“We’re all people,” he said. “Everybody’s got kids. They all want the best for them.”


Published April 21 2010

Lehmann, Myers square off in GOP 4A forum

After a 90-minute Republican House 4A forum, one thing became clear — David Myers is a far-right conservative while Richard Lehmann is a moderate conservative.

By: Brad Swenson, Bemidji Pioneer Press

After a 90-minute Republican House 4A forum, one thing became clear — David Myers is a far-right conservative while Richard Lehmann is a moderate conservative.

House 4A Republicans need a conservative choice in the race to defeat freshman Rep. John Persell, DFL-Bemidji, said Myers, pastor of Ridgewood Baptist Church in Bemidji. “I’m running because the politicians of both parties … have sold us down the river and we need to stand up, and we need to take action.”

It’s time, he said, “because we are at war. Our way of life is being hijacked and you need a representative who will fight. You don’t need another so-called conservative who’s going to work across the aisles just maintain the same-old, same-old business as usual politics.”

But compromise is the way of politics, said Lehmann, Bemidji’s mayor for the last 10 years. It’s how he’s got things done on the City Council and in lobbying at St. Paul.

“I think it’s very important that you work across the aisles,” said Lehmann, who described himself as appealing most to conservative Democrats and moderate Republicans. “What is happening is we’re not getting things done. We’re not getting things done because there’s a party that’s not listening. When I go down there, I’m going to listen and I’m also going to work.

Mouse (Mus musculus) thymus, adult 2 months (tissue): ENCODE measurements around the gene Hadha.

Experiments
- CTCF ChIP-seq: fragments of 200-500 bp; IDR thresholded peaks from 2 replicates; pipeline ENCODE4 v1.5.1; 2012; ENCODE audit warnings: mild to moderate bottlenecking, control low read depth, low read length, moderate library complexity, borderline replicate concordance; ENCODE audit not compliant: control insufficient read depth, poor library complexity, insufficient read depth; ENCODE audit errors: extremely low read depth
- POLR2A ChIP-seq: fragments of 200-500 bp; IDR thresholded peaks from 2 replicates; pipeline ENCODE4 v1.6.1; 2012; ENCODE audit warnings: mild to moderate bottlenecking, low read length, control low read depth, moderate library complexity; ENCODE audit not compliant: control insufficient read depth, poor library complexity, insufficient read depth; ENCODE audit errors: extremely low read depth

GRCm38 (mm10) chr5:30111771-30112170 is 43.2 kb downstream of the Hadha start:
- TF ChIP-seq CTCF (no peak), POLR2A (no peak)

“You have to work to bring consensus to get things done,” Lehmann added. “Whether you like consensus-building or not, that’s what I had to do as mayor.”

The forum was held at Beltrami Electric’s meeting room, with about 30 partisans, many of them delegates who will endorse one or the other candidate.

The two candidates disagreed little on major conservative issues. They both agreed that they were anti-abortion, anti-gun control and defined marriage as the union of one man and one woman.

Lehmann, however, said his priority if elected would be to find jobs for Minnesotans, especially in helping small businesses grow, while Myers key priority is to repeal “Obamacare,” the recently passed federal health care reform package. He said 37 states have joined in opposing the package, saying the federal government, under the 10th Amendment, can’t foist health care onto the states.